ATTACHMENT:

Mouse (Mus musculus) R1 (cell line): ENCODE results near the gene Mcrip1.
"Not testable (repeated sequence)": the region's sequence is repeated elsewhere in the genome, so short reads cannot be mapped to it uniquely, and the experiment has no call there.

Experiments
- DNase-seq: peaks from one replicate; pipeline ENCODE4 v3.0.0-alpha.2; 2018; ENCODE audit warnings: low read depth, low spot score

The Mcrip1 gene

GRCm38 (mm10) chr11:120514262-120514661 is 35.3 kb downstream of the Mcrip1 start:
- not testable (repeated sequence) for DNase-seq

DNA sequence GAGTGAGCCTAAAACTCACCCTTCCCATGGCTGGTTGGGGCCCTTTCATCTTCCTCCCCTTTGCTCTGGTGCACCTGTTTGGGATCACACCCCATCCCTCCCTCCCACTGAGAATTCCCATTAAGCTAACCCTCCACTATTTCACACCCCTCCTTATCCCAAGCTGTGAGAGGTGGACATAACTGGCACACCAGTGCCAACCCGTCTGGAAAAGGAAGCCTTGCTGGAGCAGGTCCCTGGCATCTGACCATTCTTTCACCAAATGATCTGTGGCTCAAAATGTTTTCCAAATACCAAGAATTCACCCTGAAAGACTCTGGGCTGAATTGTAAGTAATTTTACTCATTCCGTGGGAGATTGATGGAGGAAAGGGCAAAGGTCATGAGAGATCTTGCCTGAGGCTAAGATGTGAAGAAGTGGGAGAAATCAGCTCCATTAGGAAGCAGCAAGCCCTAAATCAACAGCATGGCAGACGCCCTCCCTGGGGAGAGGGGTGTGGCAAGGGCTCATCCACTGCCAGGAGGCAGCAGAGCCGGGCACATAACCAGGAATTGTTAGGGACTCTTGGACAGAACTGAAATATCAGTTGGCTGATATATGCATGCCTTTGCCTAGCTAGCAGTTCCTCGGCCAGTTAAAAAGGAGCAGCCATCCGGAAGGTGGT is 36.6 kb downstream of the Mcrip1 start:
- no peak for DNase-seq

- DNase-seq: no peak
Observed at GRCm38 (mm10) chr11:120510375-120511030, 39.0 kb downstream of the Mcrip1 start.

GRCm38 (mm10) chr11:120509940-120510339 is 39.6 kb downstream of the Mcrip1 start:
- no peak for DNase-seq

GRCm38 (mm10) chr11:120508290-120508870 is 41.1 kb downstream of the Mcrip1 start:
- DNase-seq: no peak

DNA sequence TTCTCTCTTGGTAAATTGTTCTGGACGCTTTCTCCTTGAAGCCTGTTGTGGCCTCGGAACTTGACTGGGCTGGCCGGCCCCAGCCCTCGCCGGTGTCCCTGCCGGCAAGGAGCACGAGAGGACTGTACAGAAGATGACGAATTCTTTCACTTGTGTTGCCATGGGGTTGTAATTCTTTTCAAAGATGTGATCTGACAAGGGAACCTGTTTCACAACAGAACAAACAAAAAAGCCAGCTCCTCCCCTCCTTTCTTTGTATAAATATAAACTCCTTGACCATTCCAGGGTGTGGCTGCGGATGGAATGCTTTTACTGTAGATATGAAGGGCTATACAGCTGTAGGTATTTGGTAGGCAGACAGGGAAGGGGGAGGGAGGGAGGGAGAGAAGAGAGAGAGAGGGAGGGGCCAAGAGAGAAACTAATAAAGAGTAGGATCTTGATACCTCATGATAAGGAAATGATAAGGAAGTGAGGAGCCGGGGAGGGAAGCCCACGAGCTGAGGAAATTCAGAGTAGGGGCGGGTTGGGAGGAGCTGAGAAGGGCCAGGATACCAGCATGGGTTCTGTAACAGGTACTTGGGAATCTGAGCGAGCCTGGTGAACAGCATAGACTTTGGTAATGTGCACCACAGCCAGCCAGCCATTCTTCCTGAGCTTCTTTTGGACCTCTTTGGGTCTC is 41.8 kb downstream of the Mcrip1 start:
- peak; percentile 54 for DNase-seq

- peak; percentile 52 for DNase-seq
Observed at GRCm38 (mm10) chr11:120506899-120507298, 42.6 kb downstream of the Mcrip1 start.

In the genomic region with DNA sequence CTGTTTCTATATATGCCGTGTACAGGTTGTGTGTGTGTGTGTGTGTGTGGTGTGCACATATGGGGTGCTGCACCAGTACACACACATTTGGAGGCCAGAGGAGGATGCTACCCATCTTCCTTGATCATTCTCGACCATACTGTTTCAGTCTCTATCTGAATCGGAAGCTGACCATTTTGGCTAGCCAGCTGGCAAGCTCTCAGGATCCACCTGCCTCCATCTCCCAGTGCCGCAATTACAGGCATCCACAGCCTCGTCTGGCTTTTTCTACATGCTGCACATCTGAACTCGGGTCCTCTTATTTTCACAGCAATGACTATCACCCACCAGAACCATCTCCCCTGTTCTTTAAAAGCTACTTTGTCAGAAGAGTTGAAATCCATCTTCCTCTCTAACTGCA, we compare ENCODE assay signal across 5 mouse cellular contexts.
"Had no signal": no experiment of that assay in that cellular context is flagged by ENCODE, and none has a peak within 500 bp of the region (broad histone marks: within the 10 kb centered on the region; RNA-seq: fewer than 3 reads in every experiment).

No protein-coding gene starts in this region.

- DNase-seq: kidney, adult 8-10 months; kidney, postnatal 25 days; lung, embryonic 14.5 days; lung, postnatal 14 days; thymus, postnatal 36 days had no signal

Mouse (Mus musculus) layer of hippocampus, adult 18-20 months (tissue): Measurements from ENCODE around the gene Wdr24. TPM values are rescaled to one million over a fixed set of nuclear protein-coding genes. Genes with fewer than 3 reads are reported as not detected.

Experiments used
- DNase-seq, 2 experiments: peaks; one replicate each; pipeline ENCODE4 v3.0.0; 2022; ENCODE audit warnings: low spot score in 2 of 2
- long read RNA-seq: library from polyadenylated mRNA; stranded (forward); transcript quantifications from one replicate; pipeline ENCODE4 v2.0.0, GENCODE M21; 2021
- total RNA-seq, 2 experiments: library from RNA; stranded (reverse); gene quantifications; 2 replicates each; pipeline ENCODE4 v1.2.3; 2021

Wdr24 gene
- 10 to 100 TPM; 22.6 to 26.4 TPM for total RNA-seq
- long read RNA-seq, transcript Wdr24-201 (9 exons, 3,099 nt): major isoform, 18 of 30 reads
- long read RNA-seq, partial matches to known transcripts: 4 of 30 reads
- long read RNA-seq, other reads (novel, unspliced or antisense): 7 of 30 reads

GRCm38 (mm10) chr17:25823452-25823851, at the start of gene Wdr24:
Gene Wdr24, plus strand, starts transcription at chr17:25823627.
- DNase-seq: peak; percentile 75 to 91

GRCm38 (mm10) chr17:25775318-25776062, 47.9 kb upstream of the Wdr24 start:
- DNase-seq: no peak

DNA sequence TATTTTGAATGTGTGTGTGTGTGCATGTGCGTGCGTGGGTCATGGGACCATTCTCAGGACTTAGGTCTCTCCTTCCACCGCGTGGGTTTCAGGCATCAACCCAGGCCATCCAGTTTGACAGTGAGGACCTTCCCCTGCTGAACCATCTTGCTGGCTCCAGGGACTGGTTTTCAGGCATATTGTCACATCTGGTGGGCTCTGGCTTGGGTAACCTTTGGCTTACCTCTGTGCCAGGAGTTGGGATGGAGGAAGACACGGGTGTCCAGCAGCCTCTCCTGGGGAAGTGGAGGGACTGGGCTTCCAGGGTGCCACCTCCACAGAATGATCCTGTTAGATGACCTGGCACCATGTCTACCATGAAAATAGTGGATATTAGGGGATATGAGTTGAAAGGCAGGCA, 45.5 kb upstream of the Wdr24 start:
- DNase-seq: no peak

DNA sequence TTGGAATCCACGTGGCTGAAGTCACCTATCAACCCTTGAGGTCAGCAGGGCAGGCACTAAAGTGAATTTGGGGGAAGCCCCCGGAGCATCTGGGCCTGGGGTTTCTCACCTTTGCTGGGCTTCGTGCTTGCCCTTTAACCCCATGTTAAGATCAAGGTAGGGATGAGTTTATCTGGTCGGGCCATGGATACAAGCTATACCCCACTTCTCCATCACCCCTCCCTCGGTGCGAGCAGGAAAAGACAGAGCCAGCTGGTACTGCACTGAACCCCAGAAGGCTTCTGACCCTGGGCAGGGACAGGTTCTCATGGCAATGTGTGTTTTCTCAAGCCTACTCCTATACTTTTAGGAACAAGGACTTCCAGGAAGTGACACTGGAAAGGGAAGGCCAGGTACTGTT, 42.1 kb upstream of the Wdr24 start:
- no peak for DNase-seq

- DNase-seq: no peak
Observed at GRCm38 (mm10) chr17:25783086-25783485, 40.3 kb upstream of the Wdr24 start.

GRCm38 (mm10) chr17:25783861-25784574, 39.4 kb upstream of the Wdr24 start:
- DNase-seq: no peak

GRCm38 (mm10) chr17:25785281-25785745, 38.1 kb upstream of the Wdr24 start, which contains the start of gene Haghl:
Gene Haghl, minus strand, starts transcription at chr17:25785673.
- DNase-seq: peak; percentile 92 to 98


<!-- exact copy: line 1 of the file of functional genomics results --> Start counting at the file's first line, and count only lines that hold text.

Mouse (Mus musculus) R1 (cell line): ENCODE results near the gene Mcrip1.